Learn more at Social Innovation Academy

EOLAS in Spain and 4 other partners from across Europe are working together to develop the Social Innovation Academy. The Social Innovation Academy will be the first fully online management training programme focusing exclusively on social innovation.

Why Social Innovation Academy? Social Innovation is increasingly being seen as the answer to the rising number of European societal challenges. While the European authorities, leading academics, policy experts, business people and activists agree that social innovation is the key to a better future for Europe and the world, it is extremely difficult for professionals to obtain high-quality training on what social innovation actually offers and, more importantly, how it can be done in practice.

Social Innovation Academy will aim to change this situation in Europe and beyond. If you are interested in keeping up with this project, you can subscribe to our newsletter, become one of our Friends, apply to join our Global Advisory Board or follow us on social media (LinkedInTwitter and Facebook). We welcome all requests for collaboration here.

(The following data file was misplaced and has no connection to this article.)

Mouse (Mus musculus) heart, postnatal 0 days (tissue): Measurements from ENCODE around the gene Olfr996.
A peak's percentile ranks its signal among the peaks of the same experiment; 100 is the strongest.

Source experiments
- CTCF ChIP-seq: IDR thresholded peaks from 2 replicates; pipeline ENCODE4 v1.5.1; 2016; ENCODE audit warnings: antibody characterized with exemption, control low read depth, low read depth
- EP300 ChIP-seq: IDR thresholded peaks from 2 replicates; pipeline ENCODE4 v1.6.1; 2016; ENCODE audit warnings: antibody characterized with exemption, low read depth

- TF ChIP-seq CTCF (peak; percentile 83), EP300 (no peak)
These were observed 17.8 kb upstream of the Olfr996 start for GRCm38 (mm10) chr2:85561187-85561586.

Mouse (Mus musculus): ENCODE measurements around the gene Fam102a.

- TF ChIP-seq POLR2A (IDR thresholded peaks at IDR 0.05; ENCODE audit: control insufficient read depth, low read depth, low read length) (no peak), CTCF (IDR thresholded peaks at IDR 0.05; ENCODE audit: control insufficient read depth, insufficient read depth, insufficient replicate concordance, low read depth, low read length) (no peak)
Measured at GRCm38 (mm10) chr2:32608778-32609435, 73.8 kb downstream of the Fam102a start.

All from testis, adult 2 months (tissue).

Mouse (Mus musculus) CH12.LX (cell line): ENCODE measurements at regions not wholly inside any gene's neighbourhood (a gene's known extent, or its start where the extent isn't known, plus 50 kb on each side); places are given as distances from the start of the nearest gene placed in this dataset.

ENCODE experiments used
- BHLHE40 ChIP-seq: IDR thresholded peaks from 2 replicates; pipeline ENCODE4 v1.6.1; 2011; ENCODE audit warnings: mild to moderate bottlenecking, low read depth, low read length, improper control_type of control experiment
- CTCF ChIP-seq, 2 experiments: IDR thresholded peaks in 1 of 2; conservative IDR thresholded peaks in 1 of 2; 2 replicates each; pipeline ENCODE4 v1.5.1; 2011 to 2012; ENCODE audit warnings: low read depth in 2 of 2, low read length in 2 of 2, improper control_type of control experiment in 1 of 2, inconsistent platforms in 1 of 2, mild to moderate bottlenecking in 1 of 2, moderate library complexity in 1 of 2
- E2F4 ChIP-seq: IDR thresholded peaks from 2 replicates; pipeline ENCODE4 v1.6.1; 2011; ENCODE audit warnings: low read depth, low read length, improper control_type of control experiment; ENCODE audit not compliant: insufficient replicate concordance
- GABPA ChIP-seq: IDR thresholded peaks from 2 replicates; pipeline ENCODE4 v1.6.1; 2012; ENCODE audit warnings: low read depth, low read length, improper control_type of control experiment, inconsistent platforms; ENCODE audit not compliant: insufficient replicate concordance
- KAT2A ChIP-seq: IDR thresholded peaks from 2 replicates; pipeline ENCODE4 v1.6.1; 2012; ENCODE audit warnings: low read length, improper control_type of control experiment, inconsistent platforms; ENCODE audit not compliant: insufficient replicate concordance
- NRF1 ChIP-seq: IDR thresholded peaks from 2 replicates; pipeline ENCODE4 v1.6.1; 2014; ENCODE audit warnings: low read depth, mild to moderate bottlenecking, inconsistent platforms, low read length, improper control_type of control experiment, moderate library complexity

The European Commission support for the production of this publication does not constitute an endorsement of the contents which reflects the views only of the authors, and the Commission cannot be held responsi­ble for any use which may be made of the information contained therein.